Well, that’s really all I have to say today. I don’t really have anything else that exciting to share with you right now…but I’m positive that these next several weeks will give me more than enough remarkable experiences to tell you about!

Make sure to spread some love this week and to make it an extraordinary one! I know it may be easier said than done in this nightmarish world we’re currently living in, but it’s extremely important that we don’t succumb to the hate that we have been exposed to in alarming doses as of late. It’s okay to get angry and to feel frustrated, but please try your best to not let these hateful acts of terrorism negatively impact you. And finally, play whatever part you can to ensure that this country moves forward in a better direction, regardless of how ineffective, ridiculous, preposterous, insane, and backwards the current administration is.

“The reasonable man adapts himself to the world: the unreasonable one persists in trying to adapt the world to himself. Therefore all progress depends on the unreasonable man.” – George Bernard Shaw

– Black Man, M.D.

 

On To The Next One

How wild is it that I’m already 1/4 of the way through with my third-year??

I’ve completed 25% of the year and August has barely begun!

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What’s even crazier is that I’ve completed a grand total of ONE rotation throughout these past 12 weeks lol. I have classmates who’ve already taken three shelf exams so far…meanwhile I’m over here reflecting on the fact that I took my first one this past Friday. That 110-question exam was quite a challenge, if I do say so myself; it honestly felt like a mini-Step 1 exam in my opinion…except we were moreso being asked questions on the management of patient presentations as opposed to what the diagnosis was. The 2-hour and 45-minute time limit didn’t help either. It may sound like a lot of time, but mannn it honestly wasn’t.

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I found myself having to work quicker than I would have liked, especially late into the test when I realized that if I wanted to have even just a few minutes to review the questions that I had marked for review, I could only give myself a maximum of a minute per question. A good amount of those questions weren’t easy either. Me along with about 85% of my classmates taking their respective shelf exams at the same time ended up using every single minute that was allotted to us. I left the test feeling pretty damn unsure about my performance on it overall, but I’m going to go ahead and confidently say that I feel like I at least passed it! I’m speaking it into existence! Just like Step, I prepared the best I could and I have no regrets on how I performed on test day. All I can do is press on onto my next rotation, which is Obstetrics & Gynecology! 😅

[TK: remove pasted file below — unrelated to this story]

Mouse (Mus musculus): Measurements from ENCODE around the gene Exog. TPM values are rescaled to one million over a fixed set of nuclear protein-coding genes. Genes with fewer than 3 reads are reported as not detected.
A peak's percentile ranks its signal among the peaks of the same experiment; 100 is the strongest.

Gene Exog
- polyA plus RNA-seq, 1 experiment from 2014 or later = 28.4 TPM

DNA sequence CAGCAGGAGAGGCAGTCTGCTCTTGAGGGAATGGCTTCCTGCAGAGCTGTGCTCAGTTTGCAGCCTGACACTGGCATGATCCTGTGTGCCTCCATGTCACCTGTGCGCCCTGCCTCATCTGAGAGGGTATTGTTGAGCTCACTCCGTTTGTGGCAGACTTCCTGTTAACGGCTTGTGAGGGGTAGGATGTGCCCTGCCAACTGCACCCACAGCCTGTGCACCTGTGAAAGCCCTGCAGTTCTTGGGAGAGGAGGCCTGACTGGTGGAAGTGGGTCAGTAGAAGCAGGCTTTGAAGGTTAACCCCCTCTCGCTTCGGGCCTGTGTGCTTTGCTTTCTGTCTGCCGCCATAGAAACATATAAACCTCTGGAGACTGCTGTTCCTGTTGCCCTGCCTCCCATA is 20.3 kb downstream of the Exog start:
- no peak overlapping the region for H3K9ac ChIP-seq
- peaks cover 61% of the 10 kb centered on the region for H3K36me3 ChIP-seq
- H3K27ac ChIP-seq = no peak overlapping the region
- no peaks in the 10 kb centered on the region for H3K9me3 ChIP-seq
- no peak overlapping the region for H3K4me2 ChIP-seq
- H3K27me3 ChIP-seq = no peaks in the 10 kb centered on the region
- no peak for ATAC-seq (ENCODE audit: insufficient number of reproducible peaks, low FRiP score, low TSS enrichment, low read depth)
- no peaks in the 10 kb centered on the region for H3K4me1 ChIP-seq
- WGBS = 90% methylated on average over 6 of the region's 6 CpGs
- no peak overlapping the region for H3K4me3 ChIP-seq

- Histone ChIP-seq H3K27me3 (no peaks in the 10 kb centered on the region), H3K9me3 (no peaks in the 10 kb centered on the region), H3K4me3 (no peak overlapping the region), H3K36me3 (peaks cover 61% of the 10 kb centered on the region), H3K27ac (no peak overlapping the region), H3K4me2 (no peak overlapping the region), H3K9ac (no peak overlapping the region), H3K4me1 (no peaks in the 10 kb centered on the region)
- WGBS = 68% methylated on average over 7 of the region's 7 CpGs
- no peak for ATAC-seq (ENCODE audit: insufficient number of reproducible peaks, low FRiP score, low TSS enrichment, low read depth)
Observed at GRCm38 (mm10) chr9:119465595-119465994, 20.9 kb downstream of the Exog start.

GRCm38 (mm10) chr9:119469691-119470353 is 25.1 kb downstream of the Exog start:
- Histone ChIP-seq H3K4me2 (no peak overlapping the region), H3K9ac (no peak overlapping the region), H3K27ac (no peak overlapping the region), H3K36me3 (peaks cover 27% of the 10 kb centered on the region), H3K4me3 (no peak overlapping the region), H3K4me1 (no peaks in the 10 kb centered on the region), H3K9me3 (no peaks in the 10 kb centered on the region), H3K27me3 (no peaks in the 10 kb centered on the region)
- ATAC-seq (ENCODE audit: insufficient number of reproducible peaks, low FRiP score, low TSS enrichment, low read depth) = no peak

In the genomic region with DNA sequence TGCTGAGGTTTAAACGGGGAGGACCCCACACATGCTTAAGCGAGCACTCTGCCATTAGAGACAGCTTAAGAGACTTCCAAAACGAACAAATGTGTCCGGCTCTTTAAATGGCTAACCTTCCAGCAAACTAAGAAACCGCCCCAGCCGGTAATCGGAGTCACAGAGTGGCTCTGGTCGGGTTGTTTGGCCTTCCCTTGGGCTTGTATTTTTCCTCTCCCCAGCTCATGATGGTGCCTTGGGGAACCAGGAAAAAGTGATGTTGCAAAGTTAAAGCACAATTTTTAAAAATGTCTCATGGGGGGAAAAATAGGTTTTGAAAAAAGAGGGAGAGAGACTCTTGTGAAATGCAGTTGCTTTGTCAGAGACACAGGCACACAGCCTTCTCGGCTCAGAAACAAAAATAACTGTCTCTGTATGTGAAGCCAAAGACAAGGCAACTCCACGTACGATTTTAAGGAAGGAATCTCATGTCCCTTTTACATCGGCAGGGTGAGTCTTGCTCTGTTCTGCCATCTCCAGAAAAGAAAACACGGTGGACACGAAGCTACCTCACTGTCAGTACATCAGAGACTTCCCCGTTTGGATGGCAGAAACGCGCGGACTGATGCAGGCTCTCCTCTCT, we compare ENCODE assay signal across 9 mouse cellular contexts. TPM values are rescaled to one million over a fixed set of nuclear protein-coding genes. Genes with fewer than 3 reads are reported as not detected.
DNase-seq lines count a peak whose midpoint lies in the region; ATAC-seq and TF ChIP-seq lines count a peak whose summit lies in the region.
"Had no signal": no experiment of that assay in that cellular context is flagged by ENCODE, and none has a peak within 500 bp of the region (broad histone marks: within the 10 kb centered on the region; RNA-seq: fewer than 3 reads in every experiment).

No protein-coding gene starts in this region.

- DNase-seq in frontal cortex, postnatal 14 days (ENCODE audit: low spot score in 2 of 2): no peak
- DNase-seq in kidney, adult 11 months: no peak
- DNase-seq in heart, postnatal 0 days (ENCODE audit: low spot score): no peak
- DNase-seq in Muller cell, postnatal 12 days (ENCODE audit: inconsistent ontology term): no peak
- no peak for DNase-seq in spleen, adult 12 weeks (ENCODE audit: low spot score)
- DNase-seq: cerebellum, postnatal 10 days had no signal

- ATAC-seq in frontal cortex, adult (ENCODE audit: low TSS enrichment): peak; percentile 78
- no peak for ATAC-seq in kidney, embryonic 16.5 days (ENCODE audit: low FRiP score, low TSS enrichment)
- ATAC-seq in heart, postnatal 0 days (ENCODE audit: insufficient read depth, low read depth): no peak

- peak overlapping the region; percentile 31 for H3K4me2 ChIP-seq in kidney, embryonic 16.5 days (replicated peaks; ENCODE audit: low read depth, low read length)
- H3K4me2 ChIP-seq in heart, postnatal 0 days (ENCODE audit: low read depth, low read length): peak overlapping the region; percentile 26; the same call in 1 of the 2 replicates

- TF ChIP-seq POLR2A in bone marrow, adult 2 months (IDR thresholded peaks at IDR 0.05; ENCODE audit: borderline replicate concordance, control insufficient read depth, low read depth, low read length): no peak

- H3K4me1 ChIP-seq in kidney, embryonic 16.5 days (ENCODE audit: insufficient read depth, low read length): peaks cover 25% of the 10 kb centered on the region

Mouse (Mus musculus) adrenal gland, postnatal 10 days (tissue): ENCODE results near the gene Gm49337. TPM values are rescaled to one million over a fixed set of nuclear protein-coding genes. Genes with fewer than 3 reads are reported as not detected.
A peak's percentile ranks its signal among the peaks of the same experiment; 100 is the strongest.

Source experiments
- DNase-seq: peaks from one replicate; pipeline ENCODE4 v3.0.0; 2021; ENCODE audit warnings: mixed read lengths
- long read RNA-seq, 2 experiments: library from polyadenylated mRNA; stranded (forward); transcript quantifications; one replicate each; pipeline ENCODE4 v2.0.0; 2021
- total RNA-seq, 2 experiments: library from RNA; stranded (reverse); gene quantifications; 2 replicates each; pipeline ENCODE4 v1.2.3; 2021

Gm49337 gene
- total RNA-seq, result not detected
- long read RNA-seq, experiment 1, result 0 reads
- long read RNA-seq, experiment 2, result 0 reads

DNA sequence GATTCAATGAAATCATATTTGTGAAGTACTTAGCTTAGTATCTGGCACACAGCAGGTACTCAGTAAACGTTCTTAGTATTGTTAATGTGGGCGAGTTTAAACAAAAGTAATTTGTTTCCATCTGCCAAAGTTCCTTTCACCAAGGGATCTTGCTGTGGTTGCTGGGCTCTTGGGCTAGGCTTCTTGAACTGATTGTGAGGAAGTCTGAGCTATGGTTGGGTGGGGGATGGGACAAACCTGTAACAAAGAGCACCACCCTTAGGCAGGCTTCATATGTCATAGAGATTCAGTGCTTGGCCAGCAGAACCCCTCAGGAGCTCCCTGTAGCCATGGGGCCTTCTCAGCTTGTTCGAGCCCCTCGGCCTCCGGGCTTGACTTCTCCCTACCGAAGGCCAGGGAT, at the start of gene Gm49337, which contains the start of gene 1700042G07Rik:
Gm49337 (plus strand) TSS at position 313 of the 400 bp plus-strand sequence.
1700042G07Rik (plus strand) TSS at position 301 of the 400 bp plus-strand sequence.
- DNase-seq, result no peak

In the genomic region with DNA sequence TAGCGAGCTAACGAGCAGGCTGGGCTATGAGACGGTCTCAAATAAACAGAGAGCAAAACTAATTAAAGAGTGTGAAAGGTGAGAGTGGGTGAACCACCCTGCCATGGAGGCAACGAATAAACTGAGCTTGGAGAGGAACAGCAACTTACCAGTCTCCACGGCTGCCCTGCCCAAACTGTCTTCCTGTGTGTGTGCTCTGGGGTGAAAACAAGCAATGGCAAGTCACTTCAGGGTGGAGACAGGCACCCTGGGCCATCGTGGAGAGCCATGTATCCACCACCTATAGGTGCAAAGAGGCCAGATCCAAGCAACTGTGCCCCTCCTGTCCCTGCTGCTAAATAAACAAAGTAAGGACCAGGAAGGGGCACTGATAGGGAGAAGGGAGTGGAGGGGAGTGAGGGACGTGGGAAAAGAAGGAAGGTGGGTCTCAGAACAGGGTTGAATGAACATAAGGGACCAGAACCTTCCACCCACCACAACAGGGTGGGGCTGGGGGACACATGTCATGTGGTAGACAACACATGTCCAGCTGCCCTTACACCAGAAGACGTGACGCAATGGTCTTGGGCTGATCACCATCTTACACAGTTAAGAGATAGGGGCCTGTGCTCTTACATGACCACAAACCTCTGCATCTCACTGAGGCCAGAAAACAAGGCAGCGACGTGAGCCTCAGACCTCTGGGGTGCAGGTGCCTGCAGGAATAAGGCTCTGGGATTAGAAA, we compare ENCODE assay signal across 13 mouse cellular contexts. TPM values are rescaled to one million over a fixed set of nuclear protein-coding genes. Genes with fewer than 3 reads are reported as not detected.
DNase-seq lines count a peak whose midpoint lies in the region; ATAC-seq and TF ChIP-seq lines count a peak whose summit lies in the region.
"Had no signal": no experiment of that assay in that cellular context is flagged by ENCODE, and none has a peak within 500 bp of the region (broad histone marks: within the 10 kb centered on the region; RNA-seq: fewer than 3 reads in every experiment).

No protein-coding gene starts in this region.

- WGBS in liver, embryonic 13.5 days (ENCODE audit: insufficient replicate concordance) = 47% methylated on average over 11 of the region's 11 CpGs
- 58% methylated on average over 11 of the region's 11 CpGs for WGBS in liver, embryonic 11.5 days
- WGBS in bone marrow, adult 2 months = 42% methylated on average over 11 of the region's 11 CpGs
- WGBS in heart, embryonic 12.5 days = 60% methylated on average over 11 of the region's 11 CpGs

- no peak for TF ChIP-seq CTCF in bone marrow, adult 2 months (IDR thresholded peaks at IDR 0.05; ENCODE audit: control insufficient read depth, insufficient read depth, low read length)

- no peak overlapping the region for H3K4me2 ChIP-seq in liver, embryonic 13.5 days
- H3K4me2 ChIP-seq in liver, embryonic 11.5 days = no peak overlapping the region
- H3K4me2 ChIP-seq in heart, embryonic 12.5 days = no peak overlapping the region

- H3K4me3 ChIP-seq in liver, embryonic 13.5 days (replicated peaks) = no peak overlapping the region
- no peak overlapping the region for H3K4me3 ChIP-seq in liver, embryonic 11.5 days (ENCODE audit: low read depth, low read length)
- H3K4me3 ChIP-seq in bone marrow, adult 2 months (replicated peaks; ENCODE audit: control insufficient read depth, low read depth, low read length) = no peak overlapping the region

Now that my Internal Medicine clerkship has come to a close, I’ve been granted with a weeklong break before my next rotation! Thing is, because I had been busy preparing for my exam these past couple of weeks while attending to my hospital duties as a third-year med student, I’ve been pushing other responsibilites aside and have been telling myself that I would take care of them during this break. Welp, now the time has come to take care of those responsibilities/errrands…so I’ll be busy completing them during my break. However, I’ll also be going to Chapel Hill to help my girlfriend move in later on this week!! I’m really looking forward to seeing her again and am thrilled about the fact that we’ll now be a lot closer to each other! 😄😄😄 I’m just as thrilled about not having to wake up before the crack of dawn and not having to go to sleep soon after the sun goes down. I’m well aware that I’ll be getting back to that schedule real soon though…

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Y’all make sure to have a both productive and phenomenal week!

“The bad news is time flies. The good news is you’re the pilot.”― Michael Altshuler

– Black Man, M.D.

P.S. – The biennial National Black Theatre Festival was going on in Winston-Salem this past week and I missed most of it due to me preparing for my exam…but I did get to go to a free outdoor concert last night! Plus, I had NEVER seen so many black people in downtown Winston-Salem at one time…it was spectacular!